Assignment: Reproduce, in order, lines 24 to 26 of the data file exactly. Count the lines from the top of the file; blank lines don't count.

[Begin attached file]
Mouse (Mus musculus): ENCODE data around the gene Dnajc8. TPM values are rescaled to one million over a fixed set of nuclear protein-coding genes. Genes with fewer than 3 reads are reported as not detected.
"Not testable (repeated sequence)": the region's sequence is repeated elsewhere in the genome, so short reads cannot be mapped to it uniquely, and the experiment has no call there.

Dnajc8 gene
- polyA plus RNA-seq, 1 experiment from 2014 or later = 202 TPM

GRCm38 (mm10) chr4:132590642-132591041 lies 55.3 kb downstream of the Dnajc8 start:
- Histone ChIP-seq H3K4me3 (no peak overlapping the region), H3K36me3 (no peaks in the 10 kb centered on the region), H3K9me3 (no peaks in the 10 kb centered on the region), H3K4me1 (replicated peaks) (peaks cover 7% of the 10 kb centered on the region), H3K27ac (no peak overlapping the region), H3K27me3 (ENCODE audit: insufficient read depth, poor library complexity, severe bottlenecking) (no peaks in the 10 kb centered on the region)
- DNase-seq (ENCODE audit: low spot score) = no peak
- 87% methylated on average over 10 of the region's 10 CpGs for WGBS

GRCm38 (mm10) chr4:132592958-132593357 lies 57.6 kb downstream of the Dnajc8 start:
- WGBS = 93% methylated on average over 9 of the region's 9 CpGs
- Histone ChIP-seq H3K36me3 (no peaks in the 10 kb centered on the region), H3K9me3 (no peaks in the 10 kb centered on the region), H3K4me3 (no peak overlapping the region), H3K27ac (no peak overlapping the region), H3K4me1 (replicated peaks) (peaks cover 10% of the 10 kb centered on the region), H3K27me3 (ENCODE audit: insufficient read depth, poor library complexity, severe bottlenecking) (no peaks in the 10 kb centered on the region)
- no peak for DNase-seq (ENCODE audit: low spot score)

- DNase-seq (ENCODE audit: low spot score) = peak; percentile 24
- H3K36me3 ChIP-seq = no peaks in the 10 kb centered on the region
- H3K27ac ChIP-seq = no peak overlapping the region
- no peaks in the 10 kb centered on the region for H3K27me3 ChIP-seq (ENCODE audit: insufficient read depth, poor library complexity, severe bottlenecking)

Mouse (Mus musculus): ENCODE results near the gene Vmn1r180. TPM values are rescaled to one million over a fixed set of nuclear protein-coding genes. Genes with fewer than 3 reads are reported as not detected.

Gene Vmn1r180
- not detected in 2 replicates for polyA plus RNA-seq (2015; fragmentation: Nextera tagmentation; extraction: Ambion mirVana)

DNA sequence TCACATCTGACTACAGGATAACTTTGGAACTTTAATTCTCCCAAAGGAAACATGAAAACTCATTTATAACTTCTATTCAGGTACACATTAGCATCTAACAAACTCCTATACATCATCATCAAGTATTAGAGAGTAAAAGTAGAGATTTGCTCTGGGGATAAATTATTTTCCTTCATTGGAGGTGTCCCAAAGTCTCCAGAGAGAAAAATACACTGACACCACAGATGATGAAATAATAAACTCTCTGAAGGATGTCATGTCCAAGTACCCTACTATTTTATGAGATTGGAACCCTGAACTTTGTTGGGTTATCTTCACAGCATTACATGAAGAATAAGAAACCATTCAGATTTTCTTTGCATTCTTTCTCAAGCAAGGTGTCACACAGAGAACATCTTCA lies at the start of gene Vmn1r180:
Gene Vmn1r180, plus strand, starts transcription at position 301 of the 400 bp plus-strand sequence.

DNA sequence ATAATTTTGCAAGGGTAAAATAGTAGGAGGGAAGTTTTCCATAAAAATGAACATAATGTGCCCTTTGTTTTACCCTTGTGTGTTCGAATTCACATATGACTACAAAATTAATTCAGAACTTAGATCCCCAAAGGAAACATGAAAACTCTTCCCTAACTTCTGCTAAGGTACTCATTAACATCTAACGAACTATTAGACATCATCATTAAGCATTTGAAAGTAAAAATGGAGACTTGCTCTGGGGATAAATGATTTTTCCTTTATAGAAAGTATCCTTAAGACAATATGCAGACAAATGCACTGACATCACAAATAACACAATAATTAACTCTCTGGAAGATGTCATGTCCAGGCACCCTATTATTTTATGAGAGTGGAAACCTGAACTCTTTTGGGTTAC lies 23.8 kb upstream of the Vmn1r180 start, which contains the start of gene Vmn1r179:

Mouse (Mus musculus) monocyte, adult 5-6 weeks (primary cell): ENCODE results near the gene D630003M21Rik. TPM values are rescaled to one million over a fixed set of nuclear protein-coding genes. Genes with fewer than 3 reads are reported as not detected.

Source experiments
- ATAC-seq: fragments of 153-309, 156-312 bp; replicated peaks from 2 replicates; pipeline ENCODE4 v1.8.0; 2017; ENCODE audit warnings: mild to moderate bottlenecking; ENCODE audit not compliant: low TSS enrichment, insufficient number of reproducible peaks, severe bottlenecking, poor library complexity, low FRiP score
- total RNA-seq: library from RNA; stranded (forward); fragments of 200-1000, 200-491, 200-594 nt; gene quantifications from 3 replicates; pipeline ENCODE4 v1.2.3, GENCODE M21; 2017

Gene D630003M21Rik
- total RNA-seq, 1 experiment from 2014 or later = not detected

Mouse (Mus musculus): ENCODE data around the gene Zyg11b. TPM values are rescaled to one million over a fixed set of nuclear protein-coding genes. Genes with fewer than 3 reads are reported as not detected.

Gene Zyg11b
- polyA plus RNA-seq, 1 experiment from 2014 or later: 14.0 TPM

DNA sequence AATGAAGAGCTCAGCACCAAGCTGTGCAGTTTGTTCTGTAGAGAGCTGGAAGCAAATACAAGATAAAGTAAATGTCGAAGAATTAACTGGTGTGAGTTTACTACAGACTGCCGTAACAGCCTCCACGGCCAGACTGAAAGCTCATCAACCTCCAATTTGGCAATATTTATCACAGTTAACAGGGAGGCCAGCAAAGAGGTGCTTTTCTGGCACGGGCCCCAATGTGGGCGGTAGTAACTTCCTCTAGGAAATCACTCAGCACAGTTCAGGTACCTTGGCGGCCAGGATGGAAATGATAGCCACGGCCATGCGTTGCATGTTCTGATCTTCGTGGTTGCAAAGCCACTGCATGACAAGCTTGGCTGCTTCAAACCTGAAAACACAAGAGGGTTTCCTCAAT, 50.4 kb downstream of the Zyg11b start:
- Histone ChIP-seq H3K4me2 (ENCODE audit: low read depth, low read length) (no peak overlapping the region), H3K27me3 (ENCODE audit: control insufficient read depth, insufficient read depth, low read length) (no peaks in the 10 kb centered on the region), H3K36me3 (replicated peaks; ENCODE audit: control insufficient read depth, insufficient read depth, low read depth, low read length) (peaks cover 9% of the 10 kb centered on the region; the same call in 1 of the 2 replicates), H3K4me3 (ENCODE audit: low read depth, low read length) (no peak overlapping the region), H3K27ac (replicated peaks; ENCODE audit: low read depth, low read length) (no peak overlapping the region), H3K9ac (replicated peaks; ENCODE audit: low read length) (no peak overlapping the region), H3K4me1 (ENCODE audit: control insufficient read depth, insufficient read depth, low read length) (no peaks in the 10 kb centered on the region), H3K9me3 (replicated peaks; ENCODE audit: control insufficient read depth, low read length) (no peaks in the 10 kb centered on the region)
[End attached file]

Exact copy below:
Source experiments
- ATAC-seq: fragments of 153-309, 156-312 bp; replicated peaks from 2 replicates; pipeline ENCODE4 v1.8.0; 2017; ENCODE audit warnings: mild to moderate bottlenecking; ENCODE audit not compliant: low TSS enrichment, insufficient number of reproducible peaks, severe bottlenecking, poor library complexity, low FRiP score
- total RNA-seq: library from RNA; stranded (forward); fragments of 200-1000, 200-491, 200-594 nt; gene quantifications from 3 replicates; pipeline ENCODE4 v1.2.3, GENCODE M21; 2017